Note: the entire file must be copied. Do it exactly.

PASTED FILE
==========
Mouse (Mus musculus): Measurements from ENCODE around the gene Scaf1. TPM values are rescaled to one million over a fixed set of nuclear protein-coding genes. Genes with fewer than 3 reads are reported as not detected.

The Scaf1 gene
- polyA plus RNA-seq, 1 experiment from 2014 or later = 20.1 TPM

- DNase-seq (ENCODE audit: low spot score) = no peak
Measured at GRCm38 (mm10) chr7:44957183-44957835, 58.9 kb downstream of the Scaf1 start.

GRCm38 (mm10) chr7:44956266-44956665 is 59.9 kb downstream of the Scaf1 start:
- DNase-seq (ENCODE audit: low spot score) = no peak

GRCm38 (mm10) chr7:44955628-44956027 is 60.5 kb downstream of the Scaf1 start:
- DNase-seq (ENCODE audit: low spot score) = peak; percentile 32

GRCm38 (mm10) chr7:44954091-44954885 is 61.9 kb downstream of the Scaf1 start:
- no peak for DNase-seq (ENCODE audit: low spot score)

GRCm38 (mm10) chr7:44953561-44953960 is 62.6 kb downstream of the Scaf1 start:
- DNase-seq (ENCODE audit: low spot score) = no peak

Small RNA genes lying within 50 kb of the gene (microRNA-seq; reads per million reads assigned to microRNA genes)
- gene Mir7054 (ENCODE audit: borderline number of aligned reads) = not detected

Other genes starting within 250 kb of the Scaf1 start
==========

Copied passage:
Mouse (Mus musculus): Measurements from ENCODE around the gene Scaf1. TPM values are rescaled to one million over a fixed set of nuclear protein-coding genes. Genes with fewer than 3 reads are reported as not detected.

The Scaf1 gene
- polyA plus RNA-seq, 1 experiment from 2014 or later = 20.1 TPM

- DNase-seq (ENCODE audit: low spot score) = no peak
Measured at GRCm38 (mm10) chr7:44957183-44957835, 58.9 kb downstream of the Scaf1 start.

GRCm38 (mm10) chr7:44956266-44956665 is 59.9 kb downstream of the Scaf1 start:
- DNase-seq (ENCODE audit: low spot score) = no peak

GRCm38 (mm10) chr7:44955628-44956027 is 60.5 kb downstream of the Scaf1 start:
- DNase-seq (ENCODE audit: low spot score) = peak; percentile 32

GRCm38 (mm10) chr7:44954091-44954885 is 61.9 kb downstream of the Scaf1 start:
- no peak for DNase-seq (ENCODE audit: low spot score)

GRCm38 (mm10) chr7:44953561-44953960 is 62.6 kb downstream of the Scaf1 start:
- DNase-seq (ENCODE audit: low spot score) = no peak

Small RNA genes lying within 50 kb of the gene (microRNA-seq; reads per million reads assigned to microRNA genes)
- gene Mir7054 (ENCODE audit: borderline number of aligned reads) = not detected

Other genes starting within 250 kb of the Scaf1 start